My kids and I love to talk about how the story from the movie compares to the book and what differences we noticed. And we talk about whether the characters in the movie looked the way we imagined they would.

This can also be a great incentive to get your kids to start reading. For instance, you could tell them that they can begin watching the Harry Potter movies after they read the books.

7. Set the Example

The best way to help your kids in any area is by working on yourself first. So if you want them to love reading, try modeling this behavior for them.

If your kids see you doing something on a regular basis, they will naturally be curious about it. (This applies just as well to negative behaviors but that’s a whole other article!)

Talk to your kids about why you love to read and tell them about the books you’re reading. Tell them about books you enjoyed as a kid. Make reading a priority for yourself and share it with them.

Some Ideas to Get You Started

Finally, I wanted to share a list of books my kids have loved reading throughout their elementary school years. I’ve already mentioned a few of our favorites but this list should give you a great place to start.

Keep in mind, these are just my own recommendations based on what my kids liked. Obviously, you should use your own discretion when picking books for your child!

Books for kindergarten and first graders:

  • The Junie B. Jones series by Barbara Park
  • The Captain Underpants series by Dav Pilkey
  • The Magic School Bus Series
  • The Magic Treehouse Collection by Mary Pope Osborne
  • The Ramona Quimby series by Beverly Cleary
  • The Berenstain Bears books by Stan and Jan Berenstain
  • The Judy Moody series by Megan McDonald

Books for second and third graders:

  • The Diary of a Wimpy Kid series by Jeff Kinney
  • The Harry Potter series by J.K. Rowling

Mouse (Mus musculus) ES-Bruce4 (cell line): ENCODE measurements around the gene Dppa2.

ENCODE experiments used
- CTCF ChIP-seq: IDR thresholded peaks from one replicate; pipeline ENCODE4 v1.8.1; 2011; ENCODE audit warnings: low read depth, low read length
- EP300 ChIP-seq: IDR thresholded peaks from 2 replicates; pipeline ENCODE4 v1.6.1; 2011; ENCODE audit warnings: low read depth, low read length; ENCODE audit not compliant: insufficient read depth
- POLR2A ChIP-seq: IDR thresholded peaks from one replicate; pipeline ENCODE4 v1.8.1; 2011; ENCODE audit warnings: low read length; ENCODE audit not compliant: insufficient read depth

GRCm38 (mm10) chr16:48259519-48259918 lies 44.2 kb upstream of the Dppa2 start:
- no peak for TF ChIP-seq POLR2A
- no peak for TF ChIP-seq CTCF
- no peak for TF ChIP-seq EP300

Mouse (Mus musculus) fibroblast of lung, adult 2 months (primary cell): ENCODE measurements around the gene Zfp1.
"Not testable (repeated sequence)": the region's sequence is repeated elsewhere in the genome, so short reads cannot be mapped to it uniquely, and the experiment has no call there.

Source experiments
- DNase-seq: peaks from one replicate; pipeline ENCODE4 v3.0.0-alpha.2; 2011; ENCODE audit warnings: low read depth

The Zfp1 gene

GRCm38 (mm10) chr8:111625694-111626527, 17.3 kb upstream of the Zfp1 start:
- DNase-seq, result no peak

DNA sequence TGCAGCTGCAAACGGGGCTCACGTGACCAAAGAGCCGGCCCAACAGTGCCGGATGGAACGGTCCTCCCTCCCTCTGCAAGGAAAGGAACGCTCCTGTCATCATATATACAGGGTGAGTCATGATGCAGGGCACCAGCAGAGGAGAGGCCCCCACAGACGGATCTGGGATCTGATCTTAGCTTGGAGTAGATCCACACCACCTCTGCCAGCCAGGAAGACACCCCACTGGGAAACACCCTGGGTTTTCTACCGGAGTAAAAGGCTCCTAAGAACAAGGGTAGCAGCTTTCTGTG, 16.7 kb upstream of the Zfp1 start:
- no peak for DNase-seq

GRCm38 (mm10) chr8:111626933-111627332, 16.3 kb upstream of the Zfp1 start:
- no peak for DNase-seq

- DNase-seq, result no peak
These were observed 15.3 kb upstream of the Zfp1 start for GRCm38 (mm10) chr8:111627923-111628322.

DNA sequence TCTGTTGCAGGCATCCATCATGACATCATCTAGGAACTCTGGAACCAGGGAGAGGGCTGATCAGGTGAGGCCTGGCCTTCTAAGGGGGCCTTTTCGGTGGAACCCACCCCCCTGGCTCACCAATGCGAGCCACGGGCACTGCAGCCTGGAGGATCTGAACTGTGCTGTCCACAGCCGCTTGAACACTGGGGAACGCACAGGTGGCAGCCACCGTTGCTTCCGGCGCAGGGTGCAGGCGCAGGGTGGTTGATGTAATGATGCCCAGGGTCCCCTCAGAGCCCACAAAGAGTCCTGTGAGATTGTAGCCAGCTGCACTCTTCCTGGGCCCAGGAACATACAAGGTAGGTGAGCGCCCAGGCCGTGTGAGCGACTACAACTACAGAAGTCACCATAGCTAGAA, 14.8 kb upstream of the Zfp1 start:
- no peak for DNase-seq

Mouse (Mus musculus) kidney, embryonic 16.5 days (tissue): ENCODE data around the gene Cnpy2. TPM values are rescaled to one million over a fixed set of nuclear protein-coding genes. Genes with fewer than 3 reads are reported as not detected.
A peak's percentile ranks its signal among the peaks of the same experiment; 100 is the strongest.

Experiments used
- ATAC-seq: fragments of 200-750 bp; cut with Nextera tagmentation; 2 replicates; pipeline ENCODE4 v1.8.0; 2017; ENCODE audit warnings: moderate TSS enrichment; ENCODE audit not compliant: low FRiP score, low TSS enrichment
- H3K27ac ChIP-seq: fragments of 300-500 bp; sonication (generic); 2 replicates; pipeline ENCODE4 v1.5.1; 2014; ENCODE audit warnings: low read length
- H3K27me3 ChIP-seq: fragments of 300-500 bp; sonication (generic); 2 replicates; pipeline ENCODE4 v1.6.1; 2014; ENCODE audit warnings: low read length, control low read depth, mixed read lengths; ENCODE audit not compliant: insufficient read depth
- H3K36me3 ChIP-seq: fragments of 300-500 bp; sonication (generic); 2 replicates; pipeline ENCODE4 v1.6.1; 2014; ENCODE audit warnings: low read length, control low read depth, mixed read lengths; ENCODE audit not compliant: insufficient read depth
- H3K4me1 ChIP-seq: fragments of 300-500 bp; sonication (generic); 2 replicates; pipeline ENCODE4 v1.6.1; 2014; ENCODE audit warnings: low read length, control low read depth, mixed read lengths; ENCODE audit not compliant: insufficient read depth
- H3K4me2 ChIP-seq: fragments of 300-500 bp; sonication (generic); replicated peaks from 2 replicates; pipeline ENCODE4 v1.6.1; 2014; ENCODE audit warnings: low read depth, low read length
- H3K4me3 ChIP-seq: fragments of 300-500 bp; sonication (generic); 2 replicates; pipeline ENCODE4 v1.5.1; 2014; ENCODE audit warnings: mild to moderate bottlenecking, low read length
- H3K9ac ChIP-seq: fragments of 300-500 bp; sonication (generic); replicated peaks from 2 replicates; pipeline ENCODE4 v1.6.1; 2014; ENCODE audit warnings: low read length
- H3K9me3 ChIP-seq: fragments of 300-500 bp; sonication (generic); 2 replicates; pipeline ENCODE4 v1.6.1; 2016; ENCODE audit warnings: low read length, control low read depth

• Any books by Dean Pitchford
  • Any books by Roald Dahl
  • The City of Ember series by Jean DuPrau
  • The Calvin and Hobbes series by Bill Wallace
  • The I Survived series by Lauren Tarshis
  • The Chronicles of Narnia by C.S. Lewis

Books for fourth and fifth graders:

  • A Wrinkle in Time by Madeleine L’Engle
  • The Percy Jackson series by Rick Riordan
  • The Warrior series by Erin Hunter
  • The Dork Diaries series by Rachel Renee Russell
  • The Goosebumps series by R.L. Stine
  • A Series of Unfortunate Events by Lemony Snicket
  • The 2018-2019 Mark Twain Award Nominees
  • The Anne of Green Gables books by L.M. Montgomery
  • The Little House on the Prairie books by Laura Ingalls Wilder

Is there anything I should have included in this list? Let me know in the comments!

Jamie is a wife, mom, and freelance writer from Kansas City. Most days, you'll find her writing, drinking coffee, or sitting in the car rider line at her kids' school. She blogs about freelancing writing, work-life balance, and being a mom at Jamie Johnson Writes.

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Continuing to read to older kids is so important. I am a reading teacher and I blog about reading for crying out loud, and I totally blew it with this part of my parenting! When the kids got busy in middle school, I let reading aloud fall by the wayside. The good news is that we are still a family of passionate readers, but still, I regret letting reading aloud slip away.Reply to Leslie